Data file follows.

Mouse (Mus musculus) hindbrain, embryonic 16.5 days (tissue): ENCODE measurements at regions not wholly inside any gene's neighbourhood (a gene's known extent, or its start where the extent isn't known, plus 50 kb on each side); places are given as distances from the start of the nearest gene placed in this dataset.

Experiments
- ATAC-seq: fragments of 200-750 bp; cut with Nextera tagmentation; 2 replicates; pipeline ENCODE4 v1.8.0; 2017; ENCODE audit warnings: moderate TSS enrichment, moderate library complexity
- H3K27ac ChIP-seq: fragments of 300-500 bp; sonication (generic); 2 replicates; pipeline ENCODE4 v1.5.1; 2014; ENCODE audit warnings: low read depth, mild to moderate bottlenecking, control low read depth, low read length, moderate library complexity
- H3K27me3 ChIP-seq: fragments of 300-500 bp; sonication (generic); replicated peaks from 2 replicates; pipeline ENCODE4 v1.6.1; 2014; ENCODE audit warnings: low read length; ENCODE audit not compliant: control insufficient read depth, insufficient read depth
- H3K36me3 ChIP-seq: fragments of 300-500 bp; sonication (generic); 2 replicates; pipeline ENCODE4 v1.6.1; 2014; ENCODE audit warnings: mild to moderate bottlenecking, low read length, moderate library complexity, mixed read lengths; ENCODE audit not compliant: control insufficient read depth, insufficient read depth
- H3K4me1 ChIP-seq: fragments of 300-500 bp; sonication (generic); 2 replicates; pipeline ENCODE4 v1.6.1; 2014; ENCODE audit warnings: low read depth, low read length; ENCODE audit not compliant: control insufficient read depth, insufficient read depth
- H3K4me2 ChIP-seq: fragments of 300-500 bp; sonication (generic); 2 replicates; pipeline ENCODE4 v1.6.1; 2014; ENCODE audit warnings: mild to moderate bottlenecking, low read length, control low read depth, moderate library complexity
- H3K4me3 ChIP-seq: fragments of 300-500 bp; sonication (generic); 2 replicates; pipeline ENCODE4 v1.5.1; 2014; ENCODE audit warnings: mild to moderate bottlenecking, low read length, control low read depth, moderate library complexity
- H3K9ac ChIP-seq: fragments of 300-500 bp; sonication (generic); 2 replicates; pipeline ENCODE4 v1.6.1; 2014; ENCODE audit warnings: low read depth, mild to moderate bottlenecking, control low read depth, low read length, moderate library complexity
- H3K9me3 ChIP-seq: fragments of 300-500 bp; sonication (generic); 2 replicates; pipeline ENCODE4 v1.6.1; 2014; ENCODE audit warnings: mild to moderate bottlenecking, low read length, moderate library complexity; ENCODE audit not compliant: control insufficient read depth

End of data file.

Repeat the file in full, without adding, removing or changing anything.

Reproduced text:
Mouse (Mus musculus) hindbrain, embryonic 16.5 days (tissue): ENCODE measurements at regions not wholly inside any gene's neighbourhood (a gene's known extent, or its start where the extent isn't known, plus 50 kb on each side); places are given as distances from the start of the nearest gene placed in this dataset.

Experiments
- ATAC-seq: fragments of 200-750 bp; cut with Nextera tagmentation; 2 replicates; pipeline ENCODE4 v1.8.0; 2017; ENCODE audit warnings: moderate TSS enrichment, moderate library complexity
- H3K27ac ChIP-seq: fragments of 300-500 bp; sonication (generic); 2 replicates; pipeline ENCODE4 v1.5.1; 2014; ENCODE audit warnings: low read depth, mild to moderate bottlenecking, control low read depth, low read length, moderate library complexity
- H3K27me3 ChIP-seq: fragments of 300-500 bp; sonication (generic); replicated peaks from 2 replicates; pipeline ENCODE4 v1.6.1; 2014; ENCODE audit warnings: low read length; ENCODE audit not compliant: control insufficient read depth, insufficient read depth
- H3K36me3 ChIP-seq: fragments of 300-500 bp; sonication (generic); 2 replicates; pipeline ENCODE4 v1.6.1; 2014; ENCODE audit warnings: mild to moderate bottlenecking, low read length, moderate library complexity, mixed read lengths; ENCODE audit not compliant: control insufficient read depth, insufficient read depth
- H3K4me1 ChIP-seq: fragments of 300-500 bp; sonication (generic); 2 replicates; pipeline ENCODE4 v1.6.1; 2014; ENCODE audit warnings: low read depth, low read length; ENCODE audit not compliant: control insufficient read depth, insufficient read depth
- H3K4me2 ChIP-seq: fragments of 300-500 bp; sonication (generic); 2 replicates; pipeline ENCODE4 v1.6.1; 2014; ENCODE audit warnings: mild to moderate bottlenecking, low read length, control low read depth, moderate library complexity
- H3K4me3 ChIP-seq: fragments of 300-500 bp; sonication (generic); 2 replicates; pipeline ENCODE4 v1.5.1; 2014; ENCODE audit warnings: mild to moderate bottlenecking, low read length, control low read depth, moderate library complexity
- H3K9ac ChIP-seq: fragments of 300-500 bp; sonication (generic); 2 replicates; pipeline ENCODE4 v1.6.1; 2014; ENCODE audit warnings: low read depth, mild to moderate bottlenecking, control low read depth, low read length, moderate library complexity
- H3K9me3 ChIP-seq: fragments of 300-500 bp; sonication (generic); 2 replicates; pipeline ENCODE4 v1.6.1; 2014; ENCODE audit warnings: mild to moderate bottlenecking, low read length, moderate library complexity; ENCODE audit not compliant: control insufficient read depth